Chicago Tribune staff reporter Bruce Japsen reported that gifts which are showered on doctors by drug and medical device makers have become so pervasive that they are a standard part of virtually every United States physician’s practice.
“Despite self-policing initiatives launched by organized medical groups and the drug and device makers to curb the cozy relationship between physicians and industry, 94 percent or virtually all physicians have at least one type of relationship with the drug industry, according to a study which was scheduled to be published in the New England Journal of Medicine..
Drug marketing and conflict of interest between doctors and medical product companies have come under scrutiny because of their impact on cost and because of safety issues involving heavily promoted drugs. Eric Campbell, the studies lead researcher and co-author who is an associate professor of medicine at the Institute for Health Policy at Massachusetts General Hospital and Harvard Medical School, says that “relationships with industry are a fundamental part of the way medicine is practiced today.” He went on to say that consumers have a reason to be concerned about what the study found.
The American Medical Association guidelines, which are voluntary, say that any gift to a physician should “primarily entail a benefit to patients and should not be of substantial value”. When physicians accept gifts they should be worth less than $100 and “benefit patients.” Studies suggest that many doctors do not always follow the AMA guidelines.
The drug industry lobby, Pharmaceutical Research and Manufactures of America, said that its member companies have been working to eliminate certain relationships and in 2002 established guidelines to curb such sales tactics as golf outings, entertainment and “dine and dash” dinners that drug companies order at restaurants for doctors to pick up. The lobby states, however, that modest meals provided for doctors at their office are okay.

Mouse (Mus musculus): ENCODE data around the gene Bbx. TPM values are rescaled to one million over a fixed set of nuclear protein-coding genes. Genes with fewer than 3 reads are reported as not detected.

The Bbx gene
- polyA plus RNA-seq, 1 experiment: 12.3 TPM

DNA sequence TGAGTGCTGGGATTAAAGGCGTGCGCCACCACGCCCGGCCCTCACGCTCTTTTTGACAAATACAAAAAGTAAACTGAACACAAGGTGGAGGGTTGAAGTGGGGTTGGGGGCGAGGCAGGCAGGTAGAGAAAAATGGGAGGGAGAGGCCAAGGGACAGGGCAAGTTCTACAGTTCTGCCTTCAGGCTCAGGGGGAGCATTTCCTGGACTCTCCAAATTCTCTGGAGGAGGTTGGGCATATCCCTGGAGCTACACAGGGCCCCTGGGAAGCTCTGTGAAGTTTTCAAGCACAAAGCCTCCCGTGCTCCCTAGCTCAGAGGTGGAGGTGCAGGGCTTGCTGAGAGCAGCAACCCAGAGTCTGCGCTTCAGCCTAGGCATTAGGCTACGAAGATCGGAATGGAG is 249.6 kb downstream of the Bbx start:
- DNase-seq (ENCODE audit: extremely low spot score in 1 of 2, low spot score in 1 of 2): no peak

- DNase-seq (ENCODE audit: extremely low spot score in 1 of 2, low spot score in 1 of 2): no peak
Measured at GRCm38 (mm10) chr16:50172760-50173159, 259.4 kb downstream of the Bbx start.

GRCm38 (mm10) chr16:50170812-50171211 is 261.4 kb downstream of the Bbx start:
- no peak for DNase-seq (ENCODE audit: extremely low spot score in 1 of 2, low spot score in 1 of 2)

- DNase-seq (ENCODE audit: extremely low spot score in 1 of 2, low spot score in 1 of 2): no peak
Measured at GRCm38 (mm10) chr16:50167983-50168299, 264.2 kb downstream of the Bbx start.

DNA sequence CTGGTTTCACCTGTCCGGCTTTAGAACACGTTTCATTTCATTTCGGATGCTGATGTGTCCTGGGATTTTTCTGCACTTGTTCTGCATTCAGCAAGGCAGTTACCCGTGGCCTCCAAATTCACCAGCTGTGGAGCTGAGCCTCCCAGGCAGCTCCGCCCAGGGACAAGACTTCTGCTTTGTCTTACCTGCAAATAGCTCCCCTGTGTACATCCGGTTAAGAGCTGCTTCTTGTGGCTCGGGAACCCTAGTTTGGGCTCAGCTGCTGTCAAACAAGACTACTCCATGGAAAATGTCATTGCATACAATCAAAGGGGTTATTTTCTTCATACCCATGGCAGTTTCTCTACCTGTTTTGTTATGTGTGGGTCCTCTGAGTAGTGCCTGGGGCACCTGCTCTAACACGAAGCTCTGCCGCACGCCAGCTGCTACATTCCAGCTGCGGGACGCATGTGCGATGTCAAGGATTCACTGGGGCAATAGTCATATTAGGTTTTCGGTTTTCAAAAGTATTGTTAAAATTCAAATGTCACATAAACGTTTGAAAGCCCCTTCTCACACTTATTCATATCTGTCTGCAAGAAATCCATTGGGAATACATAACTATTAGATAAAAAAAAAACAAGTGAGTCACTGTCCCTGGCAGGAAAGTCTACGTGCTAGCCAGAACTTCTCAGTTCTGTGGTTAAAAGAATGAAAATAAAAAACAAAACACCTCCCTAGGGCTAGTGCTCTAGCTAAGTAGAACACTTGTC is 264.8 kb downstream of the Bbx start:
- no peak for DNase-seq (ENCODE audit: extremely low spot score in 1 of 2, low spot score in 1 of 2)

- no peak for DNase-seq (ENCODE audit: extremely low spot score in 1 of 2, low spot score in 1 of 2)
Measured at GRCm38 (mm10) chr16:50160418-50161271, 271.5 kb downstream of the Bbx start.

Some doctors argue that the free samples they get from the drug companies are needed particularly when their practices care for uninsured patients who can’t afford drugs.
Dr. Kristin Coyle, a family physician in Sterling, Illinois said her patients have been hit hard by unemployment and that she allows drug representatives to drop off free samples and that they are also allowed to make an educational presentation to explain how a new drug or device works.
Some say, however, that doctors should at least let it be known to their patients that they have a relationship with drug makers and why that relationship exists. Jamie Reidy, a former Pfizer sales representative who wrote a book about his experiences selling Viagra and other Pfizer drugs, says that patients should be concerned about these relationships. In some cases they are getting a drug simply because the doctor just got back from an advisory board and was pumped full of propaganda about that drug. However, if the doctor truly believes that a drug is best for that patient, that it’s fine to prescribe the drug.